Of all my 2012 year end lists, this one was the hardest to put together. The top two were clear-cut but the three, four and five spots were tough to decide on. I should mention that this is not a list of my favorite 2012 books. Rather, it is a list of my favorite books that I read during the 2012 year. The publication date of these books was not taken into consideration. Without further ado....
#5. Among Others: This was one of those books that just barely missed being incredible. If not for what I saw as a bit of a let-down at the end, Among Others could have easily topped this list. As much as this book is a magical work of fantasy, it's also a love letter to the fantasy and sci-fi genres themselves which I found quite amazing.
There were other books I read this year that I graded higher, and some of those didn't make this list. Among Others deserves a nod though as it is wholly responsible for kindling my interest in older works of fantasy and science fiction. If not for this book, there'd be no "Kicking it Old School" feature on this blog, and I would have missed out on some great reads in the process. Among Others is one of those books that I started reading slower the closer I got to the end because I didn't want the experience to be over. It's truly a book that I treasured.
Scourge of the Betrayer is a book with sharp writing and deep character exploration. Braylar is one of the more compelling fantasy characters I've read, and I found it impossible to not want to read more once I'd turned the final page of this novel. As much as I want to see where this story will go, I'm equally as interested in discovering what has come before with the characters and this world. For my money, this was the best mainstream fantasy I read in 2012.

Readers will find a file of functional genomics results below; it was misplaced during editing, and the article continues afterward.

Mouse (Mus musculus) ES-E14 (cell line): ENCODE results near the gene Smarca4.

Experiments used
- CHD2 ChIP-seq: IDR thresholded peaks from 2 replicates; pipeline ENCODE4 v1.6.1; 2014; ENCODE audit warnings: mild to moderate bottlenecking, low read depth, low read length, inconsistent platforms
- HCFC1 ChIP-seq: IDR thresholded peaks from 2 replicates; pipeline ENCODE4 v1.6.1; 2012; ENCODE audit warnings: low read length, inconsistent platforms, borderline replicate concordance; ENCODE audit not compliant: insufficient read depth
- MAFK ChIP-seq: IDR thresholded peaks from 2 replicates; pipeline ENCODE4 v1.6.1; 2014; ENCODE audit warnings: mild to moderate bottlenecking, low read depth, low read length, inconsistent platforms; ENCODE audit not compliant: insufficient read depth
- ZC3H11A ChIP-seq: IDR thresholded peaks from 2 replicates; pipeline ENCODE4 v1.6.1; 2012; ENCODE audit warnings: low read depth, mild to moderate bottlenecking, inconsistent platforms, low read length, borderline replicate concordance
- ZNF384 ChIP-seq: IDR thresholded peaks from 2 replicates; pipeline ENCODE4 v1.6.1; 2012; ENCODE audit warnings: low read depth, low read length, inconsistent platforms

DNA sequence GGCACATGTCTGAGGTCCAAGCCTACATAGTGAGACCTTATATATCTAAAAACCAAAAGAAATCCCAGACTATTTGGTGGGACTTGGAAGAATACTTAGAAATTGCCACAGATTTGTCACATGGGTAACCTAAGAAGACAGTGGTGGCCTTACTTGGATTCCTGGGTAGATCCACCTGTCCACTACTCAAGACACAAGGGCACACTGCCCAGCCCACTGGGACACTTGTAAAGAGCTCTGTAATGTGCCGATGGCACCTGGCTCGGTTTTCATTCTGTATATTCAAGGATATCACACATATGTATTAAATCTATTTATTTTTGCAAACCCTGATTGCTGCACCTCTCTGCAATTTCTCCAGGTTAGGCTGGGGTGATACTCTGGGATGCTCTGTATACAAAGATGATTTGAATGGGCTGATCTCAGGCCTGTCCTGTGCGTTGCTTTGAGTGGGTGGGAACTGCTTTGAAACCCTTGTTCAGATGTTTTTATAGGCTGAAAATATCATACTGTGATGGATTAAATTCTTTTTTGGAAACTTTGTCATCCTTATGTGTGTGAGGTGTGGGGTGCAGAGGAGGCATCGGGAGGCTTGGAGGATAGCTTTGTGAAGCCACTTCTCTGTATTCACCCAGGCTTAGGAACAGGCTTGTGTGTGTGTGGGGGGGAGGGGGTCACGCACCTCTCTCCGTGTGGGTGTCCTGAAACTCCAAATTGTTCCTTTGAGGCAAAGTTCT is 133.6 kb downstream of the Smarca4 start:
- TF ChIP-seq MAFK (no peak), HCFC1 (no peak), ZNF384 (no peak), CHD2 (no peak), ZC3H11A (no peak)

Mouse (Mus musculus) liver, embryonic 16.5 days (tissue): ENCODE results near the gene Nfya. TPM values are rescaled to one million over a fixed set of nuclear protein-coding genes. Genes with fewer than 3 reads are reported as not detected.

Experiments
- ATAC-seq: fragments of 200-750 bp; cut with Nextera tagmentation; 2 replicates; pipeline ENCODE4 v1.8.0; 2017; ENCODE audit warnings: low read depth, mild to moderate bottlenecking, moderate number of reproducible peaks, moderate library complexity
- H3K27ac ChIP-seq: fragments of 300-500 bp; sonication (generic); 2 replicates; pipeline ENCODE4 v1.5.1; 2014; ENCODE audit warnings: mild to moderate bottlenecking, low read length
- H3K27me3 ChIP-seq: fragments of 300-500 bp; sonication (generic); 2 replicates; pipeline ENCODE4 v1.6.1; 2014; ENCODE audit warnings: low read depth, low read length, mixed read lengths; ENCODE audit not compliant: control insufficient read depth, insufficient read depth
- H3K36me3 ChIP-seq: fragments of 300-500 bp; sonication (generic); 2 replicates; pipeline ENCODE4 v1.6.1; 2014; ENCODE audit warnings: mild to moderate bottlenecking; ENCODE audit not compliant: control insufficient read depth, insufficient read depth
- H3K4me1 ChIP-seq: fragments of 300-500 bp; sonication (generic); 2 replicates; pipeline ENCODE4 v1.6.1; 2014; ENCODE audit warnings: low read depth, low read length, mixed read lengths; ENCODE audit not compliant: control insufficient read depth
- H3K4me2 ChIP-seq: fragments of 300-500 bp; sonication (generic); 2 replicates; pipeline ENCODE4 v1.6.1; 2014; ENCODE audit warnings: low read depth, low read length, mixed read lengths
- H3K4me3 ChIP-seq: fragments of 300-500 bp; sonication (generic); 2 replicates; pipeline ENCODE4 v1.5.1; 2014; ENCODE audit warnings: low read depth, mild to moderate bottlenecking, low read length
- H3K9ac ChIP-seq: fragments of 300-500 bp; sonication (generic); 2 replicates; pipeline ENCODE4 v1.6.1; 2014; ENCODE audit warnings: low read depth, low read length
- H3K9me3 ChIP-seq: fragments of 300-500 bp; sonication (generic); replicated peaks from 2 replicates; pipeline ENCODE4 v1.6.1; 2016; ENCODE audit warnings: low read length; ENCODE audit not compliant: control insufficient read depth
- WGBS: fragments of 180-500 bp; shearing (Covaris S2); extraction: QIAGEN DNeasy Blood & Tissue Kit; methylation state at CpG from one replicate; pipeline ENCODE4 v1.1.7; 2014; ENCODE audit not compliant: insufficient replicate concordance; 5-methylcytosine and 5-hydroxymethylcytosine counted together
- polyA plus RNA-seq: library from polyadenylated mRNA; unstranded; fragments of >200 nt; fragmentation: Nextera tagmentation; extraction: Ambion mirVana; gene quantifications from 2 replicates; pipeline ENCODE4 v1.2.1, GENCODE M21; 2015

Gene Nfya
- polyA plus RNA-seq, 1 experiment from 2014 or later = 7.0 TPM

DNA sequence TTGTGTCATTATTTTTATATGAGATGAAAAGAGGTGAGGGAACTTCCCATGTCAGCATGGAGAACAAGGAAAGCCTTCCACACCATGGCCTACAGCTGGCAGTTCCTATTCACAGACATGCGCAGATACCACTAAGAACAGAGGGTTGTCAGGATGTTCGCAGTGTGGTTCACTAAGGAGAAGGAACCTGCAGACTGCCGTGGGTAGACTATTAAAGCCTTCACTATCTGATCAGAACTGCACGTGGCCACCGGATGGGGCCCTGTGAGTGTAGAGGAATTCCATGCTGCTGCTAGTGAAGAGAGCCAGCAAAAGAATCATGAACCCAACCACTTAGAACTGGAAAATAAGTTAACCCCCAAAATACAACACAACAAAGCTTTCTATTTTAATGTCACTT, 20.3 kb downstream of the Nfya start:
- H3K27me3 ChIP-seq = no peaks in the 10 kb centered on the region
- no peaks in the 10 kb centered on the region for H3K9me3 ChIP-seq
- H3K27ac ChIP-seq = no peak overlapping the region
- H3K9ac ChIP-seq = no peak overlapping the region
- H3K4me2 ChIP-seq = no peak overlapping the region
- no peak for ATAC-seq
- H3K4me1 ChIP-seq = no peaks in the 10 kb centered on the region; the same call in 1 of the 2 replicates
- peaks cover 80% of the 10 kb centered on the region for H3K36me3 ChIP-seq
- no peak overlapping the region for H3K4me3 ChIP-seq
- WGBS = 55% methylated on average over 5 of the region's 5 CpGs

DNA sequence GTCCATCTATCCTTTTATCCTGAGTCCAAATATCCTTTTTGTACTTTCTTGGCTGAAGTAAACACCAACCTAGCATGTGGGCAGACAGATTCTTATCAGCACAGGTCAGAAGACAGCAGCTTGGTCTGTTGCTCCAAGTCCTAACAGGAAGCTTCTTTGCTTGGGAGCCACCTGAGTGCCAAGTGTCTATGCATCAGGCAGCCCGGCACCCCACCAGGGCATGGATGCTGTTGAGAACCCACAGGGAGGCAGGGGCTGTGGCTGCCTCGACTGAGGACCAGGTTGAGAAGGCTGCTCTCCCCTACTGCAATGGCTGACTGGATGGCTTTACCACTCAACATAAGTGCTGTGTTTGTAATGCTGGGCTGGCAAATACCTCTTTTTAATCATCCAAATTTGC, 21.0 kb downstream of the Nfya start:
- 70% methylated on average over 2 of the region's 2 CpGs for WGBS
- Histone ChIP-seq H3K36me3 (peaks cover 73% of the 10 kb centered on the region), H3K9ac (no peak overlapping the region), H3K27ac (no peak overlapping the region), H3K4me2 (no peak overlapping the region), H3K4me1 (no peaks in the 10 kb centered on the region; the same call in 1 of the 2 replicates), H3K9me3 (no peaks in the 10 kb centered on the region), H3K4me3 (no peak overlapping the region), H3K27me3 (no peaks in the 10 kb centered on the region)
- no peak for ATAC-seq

#3. Leviathan Wakes: I don't often fancy myself much of a science fiction reader, and I certainly haven't had much success with the space operas I've tried to read in the past. However, I'm a huge fan of Leviathan Wakes. The writing duo of Daniel Abraham and Ty Franck, who form like Voltron to make James S.A. Corey, seemed to have folks like me in mind when they created this space opera series that is pared down, and accessible, all while providing a fantastic read.
With limited POVs and a scope that is within our own solar system, this story was right up my alley. I enjoyed the story, the characters, and the politics of the worlds and civilizations that are depicted in this novel. This was one of the more engaging reads of the year for me, and it was nice to experience sf that pushed all the right buttons for me. I'm definitely looking forward to seeing what else this series has in store.
#2. Kafka on the Shore: As great as those books mentioned before on this list are, Kafka on the Shore stands out as a completely amazing novel.
I'd never read a Haruki Murakami novel before this, and Kafka on the Shore served as a revelation as to what I'd been missing out on. The writing here is just a cut above what I normally see in my other reads. I've rarely seen such incredible character development, and the visuals Murakami evokes are wonderful. A great read on all levels, and book that I can't recommend more strongly.
#1. The Islanders: Speaking of books that stand out as singularly amazing, The Islanders is definitely one such book. This jigsaw puzzle of a novel had me spellbound with its mystery and myth. Christopher Priest takes a wholly unique approach to telling his story of murder, art, islands, and the folks who inhabit them. I loved every page of this book.
I love that I had to work for the results I got from the reading experience, and I love that I look forward to reading The Islanders again some day to see what I notice on a second read through that I missed on my first go-round. Simply one of the most wonderful books I've read.
Hey, I should point out that this is two in a row for Mr. Priest, as he took the number one spot last year for The Prestige. If you aren't reading this guy yet...
Most Honorable Mention:
Bitter Seeds: Definitely one of the sharper reads of the year for me. Mad Science, Nazis, and magic...an entertaining combo for sure! Also, I can't get Gretel, the pre-cognitive who seems to be pulling all the strings, out of my head.
Theft of Swords: Heroic bro fantasy at it's finest. Sullivan manages to make each installment stand on it's own, yet each story works in many over-arching plot threads that deal with a more epic story. I'm anxious to read further on in this series. Great stuff.
Well, there you go. My top five reads from the 2012 year. What'd I miss out on? What, I ask you, Battle Hymns readers, were your favorite reads of the year?